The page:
From Ashes to Ashes All About Burns
Minor accidents at home, your workplace or any other location may result in burn injuries. The severity of a burn depends on its type; treatment for a burn too depends on its severity and type. Let us first understand the major types of burns based on severity:
Major Types of Burns (based on severity)
- 1st Degree Burns – 1st degree burns are the ones which affect only the epidermis i.e. the outer layer of the skin. Such burns are considered minor in nature; however, they do cause pain and a reddening of the affected part of the skin.
- 2nd Degree Burns – 2nd degree burns are more serious than 1st degree burns. They affect not only the epidermis but the dermis (lower layer of skin) too. A 2nd degree burn injury is marked by pain, redness of the burnt area, swelling, and appearance of blisters. There are two types of 2nd degree burns:
- Superficial partial-thickness burns – These are restricted to the first and second layers of the skin.
- Deep partial-thickness burns – These affect deeper layers of the skin.
- 3rd Degree Burns – A very severe type of burn, 3rd degree burns penetrate through each layer of the skin and even affect the tissues underneath. Because the nerve endings in and around the injured area get completely destroyed, 3rd degree burns are often painless. The injured area starts to appear white or even charred black.
- 4th Degree Burns – These burns go beyond the skin to injure muscles, tendons, nerves, blood vessels and even bones. 4th degree burns will always require immediate medical attention.
What Could Cause a Burn
There could be many causes of burns and these could be as common as intense sunlight or as specific as exposure to certain chemicals. Open fire or flames(dry heat), steam or hot fluids(wet heat), hot surfaces, electrical shocks and even extreme friction against an abrasive surface – all of these can inflict a burn injury.
Symptoms To Identify a Burn
The symptoms of a burn injury vary with the type and cause of the burn. Following are some symptoms which usually accompany a burn injury:
- Red Skin – Reddening of skin is characteristic of 1st and 2nd degree burns.
- Pain – Pain marks 1st and 2nd degree burns. 3rd degree burns may not cause the sensation of pain.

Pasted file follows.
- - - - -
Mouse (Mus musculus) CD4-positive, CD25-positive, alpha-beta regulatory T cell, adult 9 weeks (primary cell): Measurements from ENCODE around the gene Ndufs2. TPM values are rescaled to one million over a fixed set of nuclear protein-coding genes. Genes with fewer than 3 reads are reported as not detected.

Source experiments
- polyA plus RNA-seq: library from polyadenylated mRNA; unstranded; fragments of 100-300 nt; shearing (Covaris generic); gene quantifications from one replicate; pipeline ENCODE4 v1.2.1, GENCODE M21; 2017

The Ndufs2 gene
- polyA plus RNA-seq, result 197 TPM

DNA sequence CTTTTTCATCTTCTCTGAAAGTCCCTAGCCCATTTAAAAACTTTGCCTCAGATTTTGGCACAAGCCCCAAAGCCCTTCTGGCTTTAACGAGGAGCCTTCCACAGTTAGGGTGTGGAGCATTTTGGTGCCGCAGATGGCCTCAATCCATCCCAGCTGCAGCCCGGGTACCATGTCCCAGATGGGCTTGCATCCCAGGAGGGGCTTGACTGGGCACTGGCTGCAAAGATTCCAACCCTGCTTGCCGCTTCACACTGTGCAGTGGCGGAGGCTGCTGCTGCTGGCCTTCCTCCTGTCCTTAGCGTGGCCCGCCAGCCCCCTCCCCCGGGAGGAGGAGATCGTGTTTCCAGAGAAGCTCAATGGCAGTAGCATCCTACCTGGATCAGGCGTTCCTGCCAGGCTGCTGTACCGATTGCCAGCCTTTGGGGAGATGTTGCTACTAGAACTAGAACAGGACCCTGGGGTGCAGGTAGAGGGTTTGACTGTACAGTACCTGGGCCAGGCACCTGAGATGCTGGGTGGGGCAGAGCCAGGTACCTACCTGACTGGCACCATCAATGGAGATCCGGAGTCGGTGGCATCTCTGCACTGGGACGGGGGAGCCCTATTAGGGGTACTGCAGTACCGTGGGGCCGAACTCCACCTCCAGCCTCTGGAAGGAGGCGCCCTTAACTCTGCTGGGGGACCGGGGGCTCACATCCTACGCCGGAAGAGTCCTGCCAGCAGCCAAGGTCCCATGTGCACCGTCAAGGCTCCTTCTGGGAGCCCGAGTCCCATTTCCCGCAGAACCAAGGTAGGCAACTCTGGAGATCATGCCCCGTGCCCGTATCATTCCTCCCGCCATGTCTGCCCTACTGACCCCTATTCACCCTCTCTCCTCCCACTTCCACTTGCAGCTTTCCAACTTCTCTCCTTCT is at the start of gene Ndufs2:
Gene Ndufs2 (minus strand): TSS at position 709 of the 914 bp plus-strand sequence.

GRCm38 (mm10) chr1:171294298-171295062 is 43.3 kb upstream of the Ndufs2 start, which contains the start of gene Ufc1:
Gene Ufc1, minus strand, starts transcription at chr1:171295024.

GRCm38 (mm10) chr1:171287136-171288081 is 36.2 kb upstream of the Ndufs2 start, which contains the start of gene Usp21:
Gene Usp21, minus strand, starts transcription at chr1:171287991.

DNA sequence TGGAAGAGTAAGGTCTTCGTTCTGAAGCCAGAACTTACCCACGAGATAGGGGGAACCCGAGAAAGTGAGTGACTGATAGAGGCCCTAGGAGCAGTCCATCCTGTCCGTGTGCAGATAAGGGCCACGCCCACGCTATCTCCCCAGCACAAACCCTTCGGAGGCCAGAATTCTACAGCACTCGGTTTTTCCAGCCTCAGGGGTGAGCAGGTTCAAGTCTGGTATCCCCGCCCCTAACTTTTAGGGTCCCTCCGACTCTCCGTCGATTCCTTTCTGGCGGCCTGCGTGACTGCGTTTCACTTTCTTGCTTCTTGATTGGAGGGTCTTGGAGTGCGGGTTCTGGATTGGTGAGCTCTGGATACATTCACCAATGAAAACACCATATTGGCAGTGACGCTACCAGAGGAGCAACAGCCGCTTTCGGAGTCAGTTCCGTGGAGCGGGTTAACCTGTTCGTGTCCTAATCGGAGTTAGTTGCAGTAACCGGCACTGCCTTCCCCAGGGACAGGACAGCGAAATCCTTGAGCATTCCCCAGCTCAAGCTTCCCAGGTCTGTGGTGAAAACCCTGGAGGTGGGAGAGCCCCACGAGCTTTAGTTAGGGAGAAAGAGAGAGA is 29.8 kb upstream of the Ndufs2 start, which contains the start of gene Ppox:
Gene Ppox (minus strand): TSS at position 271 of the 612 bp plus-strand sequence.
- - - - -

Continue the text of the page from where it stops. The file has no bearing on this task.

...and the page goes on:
- Blisters – Blistered skin makes the injury likely to be a 2nd degree burn.
- State of Shock – When in shock, a person may feel weakness, a drop in alertness; his/her lips and fingernails might turn blue. It is highly likely to be induced by a 3rd degree burn.
- Swelling – Swelling of the affected area usually indicates 1st or 2nd degree burns.
- White or Charred Skin – Whitening of skin or even a charred black appearance is typical of a 3rd degree burn.
It is often a difficult task to diagnose an electrical burn. Such burns tend to cause drastic injury beneath the skin while leaving the outer skin relatively unaffected.
Treating a Burn
Type and cause of a burn will determine, to a large extent, how it is to be treated. Infection is a concern with all burns. We should be careful about signs of infection when a burn is in the process of healing. Chemical burns may require specific treatment and should be treated by a medical expert.
- 1st Degree Burns – Minor burns or 1st degree burns can be treated most often with antibiotic ointments or even aloe vera gel. An important first aid measure for a minor burn is to place the affected area under cold running water for some time.
- 2nd Degree Burns – Second-degree burns can also be treated with antibiotic creams; however, consult a doctor when the symptoms of a 2nd degree burn become apparent. As first aid, place the affected area under cold water at a tepid flow. Sometimes, in an infection prone environment, the burn will need to be covered. Use a plastic film to cover the wound, instead of cloth, to avoid irritation and pain.
- 3rd Degree Burns – The treatment of a 3rd degree burn is not possible at home and requires medical attention. Doctors may need to perform a skin grafting procedure involving the use of synthetic skin. More severe burns, which are spread over significant parts of the body, are likely to require intensive treatment such as intravenous (IV) antibiotics to prevent infection or IV fluids to make up for fluid loss due to the burn injury.
Prevention…Is Better Than Cure
Most of the time, burn injuries are caused by carelessness or lack of alertness. They can be avoided or prevented simply by being vigilant when in situations of possible hazard. Though there are various treatments available for burns, it is always better to stick to the wise old saying – prevention is better than cure.
Disclaimer: This content including advice provides generic information only. It is in no way a substitute for qualified medical opinion. Always consult a specialist or your own doctor for more information.